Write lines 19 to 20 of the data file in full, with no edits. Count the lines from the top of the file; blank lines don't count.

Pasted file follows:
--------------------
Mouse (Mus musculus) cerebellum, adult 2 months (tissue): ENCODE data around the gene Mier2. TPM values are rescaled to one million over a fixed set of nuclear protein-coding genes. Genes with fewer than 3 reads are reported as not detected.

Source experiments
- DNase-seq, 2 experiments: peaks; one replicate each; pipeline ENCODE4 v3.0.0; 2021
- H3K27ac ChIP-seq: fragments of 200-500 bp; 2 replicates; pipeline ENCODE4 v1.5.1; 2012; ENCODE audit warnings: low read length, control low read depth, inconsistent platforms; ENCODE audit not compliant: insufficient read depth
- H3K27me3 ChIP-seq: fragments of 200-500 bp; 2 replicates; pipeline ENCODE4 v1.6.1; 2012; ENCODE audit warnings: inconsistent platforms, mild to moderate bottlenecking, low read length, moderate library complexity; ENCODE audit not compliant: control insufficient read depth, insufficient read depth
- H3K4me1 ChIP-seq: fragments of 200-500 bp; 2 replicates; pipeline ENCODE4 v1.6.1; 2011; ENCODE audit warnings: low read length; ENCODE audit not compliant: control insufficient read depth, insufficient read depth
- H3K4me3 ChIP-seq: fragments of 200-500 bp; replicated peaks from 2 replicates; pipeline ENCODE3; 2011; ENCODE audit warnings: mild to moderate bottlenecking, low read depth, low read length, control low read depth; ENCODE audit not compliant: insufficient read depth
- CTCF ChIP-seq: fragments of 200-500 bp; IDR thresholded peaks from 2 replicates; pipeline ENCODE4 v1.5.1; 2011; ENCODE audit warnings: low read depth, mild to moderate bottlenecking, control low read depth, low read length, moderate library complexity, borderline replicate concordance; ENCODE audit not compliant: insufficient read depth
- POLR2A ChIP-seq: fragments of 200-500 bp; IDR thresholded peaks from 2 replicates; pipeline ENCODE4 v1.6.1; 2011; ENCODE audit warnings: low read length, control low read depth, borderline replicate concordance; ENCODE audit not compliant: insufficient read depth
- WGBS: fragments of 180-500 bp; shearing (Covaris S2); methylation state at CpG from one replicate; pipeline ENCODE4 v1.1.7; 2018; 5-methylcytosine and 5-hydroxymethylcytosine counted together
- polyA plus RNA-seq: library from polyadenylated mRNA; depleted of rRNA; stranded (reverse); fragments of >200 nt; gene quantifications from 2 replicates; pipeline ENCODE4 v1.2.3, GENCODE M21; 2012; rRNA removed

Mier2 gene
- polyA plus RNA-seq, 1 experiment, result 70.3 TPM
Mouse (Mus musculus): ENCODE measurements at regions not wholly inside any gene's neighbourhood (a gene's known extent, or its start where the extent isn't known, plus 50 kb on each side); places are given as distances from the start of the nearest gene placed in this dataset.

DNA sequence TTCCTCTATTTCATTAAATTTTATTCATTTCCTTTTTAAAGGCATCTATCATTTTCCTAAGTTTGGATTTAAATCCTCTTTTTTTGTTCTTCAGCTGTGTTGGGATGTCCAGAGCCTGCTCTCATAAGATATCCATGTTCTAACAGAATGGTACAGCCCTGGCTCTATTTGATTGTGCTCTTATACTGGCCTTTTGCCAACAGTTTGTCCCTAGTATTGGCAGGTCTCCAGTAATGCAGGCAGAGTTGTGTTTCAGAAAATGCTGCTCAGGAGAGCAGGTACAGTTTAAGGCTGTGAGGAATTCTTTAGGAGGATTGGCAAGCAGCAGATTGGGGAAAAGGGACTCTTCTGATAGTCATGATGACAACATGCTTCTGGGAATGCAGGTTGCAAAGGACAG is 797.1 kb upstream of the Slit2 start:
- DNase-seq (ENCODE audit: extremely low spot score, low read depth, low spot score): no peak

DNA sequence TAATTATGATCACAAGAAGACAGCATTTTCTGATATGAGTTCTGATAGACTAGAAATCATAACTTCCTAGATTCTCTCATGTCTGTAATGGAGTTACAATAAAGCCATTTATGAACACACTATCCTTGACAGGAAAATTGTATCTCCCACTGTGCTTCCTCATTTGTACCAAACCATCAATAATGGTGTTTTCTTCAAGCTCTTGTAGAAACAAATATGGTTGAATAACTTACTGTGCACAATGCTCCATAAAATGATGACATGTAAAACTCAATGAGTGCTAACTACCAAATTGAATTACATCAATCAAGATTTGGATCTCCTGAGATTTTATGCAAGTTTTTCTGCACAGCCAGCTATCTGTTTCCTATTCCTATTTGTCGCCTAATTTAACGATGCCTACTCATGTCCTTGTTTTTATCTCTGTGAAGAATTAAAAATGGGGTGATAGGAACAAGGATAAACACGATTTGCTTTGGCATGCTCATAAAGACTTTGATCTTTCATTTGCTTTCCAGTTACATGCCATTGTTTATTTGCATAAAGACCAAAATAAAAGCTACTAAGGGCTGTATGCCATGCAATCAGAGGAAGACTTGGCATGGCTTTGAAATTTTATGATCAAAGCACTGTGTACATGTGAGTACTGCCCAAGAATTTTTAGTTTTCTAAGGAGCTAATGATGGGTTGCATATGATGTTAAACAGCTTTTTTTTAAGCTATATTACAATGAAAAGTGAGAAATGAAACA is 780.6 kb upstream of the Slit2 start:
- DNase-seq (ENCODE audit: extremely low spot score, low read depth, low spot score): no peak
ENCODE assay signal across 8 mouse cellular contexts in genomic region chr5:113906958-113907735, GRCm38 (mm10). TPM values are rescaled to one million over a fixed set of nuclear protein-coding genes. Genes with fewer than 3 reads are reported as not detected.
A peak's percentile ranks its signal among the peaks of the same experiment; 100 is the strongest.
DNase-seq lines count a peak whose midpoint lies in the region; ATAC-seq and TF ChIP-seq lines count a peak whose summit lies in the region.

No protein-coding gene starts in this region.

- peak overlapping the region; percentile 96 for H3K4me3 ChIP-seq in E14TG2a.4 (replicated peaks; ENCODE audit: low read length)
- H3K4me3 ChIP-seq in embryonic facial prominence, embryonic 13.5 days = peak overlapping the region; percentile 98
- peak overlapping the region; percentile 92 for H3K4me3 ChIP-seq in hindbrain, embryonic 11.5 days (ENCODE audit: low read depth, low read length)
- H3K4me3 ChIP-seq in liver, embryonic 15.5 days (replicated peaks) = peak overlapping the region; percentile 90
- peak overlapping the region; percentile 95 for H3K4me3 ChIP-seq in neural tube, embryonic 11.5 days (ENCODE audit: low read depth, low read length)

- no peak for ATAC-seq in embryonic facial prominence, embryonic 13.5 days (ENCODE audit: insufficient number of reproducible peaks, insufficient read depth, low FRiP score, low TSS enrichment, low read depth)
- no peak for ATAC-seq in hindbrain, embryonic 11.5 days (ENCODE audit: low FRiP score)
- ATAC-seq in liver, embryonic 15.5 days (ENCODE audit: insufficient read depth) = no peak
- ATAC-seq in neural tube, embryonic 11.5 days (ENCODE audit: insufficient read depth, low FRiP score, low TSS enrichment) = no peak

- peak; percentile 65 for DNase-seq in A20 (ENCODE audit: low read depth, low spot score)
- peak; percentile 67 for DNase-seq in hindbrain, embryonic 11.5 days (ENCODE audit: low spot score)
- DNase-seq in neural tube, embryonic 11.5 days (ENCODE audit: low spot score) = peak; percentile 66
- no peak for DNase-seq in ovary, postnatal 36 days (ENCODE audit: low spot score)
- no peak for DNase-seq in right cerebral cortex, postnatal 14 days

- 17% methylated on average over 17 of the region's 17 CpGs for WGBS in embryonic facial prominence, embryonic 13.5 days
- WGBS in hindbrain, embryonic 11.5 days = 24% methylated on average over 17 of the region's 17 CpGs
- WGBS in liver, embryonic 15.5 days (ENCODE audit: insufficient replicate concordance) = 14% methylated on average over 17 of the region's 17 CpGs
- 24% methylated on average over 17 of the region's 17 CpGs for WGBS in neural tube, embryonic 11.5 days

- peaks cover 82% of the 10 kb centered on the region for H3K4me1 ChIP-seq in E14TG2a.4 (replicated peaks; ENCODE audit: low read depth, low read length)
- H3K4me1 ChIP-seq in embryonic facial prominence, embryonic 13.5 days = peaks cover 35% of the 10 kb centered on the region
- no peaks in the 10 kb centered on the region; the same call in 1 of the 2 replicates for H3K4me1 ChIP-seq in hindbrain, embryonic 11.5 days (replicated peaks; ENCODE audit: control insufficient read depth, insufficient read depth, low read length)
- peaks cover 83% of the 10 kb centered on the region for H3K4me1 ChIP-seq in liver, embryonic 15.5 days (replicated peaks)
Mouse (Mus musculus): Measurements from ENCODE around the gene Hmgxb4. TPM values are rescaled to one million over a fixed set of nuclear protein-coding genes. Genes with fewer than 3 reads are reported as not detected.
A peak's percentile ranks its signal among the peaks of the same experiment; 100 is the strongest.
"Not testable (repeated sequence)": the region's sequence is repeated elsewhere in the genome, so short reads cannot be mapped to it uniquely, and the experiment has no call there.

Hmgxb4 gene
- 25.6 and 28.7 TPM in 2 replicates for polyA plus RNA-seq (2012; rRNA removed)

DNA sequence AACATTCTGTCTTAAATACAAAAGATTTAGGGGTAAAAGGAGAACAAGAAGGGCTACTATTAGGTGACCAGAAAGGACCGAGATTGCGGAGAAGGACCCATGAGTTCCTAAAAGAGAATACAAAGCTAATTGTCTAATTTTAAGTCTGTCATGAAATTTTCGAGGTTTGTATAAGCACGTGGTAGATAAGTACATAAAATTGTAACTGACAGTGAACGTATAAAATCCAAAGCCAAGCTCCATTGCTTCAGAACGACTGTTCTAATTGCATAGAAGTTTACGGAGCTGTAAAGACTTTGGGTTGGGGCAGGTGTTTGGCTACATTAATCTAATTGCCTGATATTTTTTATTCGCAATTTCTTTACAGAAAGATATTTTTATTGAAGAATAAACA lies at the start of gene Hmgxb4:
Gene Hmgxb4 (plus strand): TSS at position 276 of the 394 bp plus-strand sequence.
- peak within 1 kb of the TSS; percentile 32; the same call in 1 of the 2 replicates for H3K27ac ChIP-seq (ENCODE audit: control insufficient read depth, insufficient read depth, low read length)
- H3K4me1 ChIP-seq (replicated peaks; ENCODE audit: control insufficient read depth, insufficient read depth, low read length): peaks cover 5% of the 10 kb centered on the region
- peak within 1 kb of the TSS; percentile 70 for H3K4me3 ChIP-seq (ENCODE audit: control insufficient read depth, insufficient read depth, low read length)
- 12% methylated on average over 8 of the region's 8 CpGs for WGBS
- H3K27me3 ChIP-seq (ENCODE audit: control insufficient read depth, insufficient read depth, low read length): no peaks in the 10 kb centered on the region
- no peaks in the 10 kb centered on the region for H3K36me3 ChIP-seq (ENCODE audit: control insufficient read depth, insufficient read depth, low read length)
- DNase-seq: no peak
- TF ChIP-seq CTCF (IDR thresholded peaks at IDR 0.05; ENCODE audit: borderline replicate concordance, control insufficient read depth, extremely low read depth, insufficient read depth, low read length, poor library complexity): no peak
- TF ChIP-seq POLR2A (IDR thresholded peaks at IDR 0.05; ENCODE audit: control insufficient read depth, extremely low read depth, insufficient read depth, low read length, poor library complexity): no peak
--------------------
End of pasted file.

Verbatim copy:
ENCODE assay signal across 8 mouse cellular contexts in genomic region chr5:113906958-113907735, GRCm38 (mm10). TPM values are rescaled to one million over a fixed set of nuclear protein-coding genes. Genes with fewer than 3 reads are reported as not detected.
A peak's percentile ranks its signal among the peaks of the same experiment; 100 is the strongest.